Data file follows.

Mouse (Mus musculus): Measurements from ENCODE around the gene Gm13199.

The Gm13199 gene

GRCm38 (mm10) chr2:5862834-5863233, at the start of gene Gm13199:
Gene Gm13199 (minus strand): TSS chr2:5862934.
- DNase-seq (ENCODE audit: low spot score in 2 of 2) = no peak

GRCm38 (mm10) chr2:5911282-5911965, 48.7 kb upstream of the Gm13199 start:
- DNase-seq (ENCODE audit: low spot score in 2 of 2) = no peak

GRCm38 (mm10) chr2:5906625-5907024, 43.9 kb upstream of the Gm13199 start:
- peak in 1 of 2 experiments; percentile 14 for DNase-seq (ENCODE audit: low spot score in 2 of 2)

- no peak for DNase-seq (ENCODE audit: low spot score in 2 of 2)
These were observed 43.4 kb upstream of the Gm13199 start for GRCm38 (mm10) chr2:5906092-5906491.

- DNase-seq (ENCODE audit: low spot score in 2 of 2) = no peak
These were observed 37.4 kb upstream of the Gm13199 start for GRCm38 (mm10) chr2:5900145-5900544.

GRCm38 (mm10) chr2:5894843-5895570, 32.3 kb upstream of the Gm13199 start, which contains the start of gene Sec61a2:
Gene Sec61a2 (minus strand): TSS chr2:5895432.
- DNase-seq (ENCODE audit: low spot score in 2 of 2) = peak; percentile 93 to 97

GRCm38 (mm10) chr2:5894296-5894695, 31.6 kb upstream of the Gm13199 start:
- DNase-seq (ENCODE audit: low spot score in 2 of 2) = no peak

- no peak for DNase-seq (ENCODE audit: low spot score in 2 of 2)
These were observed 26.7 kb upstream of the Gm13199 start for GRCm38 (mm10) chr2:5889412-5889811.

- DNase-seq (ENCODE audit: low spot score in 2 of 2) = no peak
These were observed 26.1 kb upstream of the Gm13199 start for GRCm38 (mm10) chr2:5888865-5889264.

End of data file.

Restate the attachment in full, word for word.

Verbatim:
Mouse (Mus musculus): Measurements from ENCODE around the gene Gm13199.

The Gm13199 gene

GRCm38 (mm10) chr2:5862834-5863233, at the start of gene Gm13199:
Gene Gm13199 (minus strand): TSS chr2:5862934.
- DNase-seq (ENCODE audit: low spot score in 2 of 2) = no peak

GRCm38 (mm10) chr2:5911282-5911965, 48.7 kb upstream of the Gm13199 start:
- DNase-seq (ENCODE audit: low spot score in 2 of 2) = no peak

GRCm38 (mm10) chr2:5906625-5907024, 43.9 kb upstream of the Gm13199 start:
- peak in 1 of 2 experiments; percentile 14 for DNase-seq (ENCODE audit: low spot score in 2 of 2)

- no peak for DNase-seq (ENCODE audit: low spot score in 2 of 2)
These were observed 43.4 kb upstream of the Gm13199 start for GRCm38 (mm10) chr2:5906092-5906491.

- DNase-seq (ENCODE audit: low spot score in 2 of 2) = no peak
These were observed 37.4 kb upstream of the Gm13199 start for GRCm38 (mm10) chr2:5900145-5900544.

GRCm38 (mm10) chr2:5894843-5895570, 32.3 kb upstream of the Gm13199 start, which contains the start of gene Sec61a2:
Gene Sec61a2 (minus strand): TSS chr2:5895432.
- DNase-seq (ENCODE audit: low spot score in 2 of 2) = peak; percentile 93 to 97

GRCm38 (mm10) chr2:5894296-5894695, 31.6 kb upstream of the Gm13199 start:
- DNase-seq (ENCODE audit: low spot score in 2 of 2) = no peak

- no peak for DNase-seq (ENCODE audit: low spot score in 2 of 2)
These were observed 26.7 kb upstream of the Gm13199 start for GRCm38 (mm10) chr2:5889412-5889811.

- DNase-seq (ENCODE audit: low spot score in 2 of 2) = no peak
These were observed 26.1 kb upstream of the Gm13199 start for GRCm38 (mm10) chr2:5888865-5889264.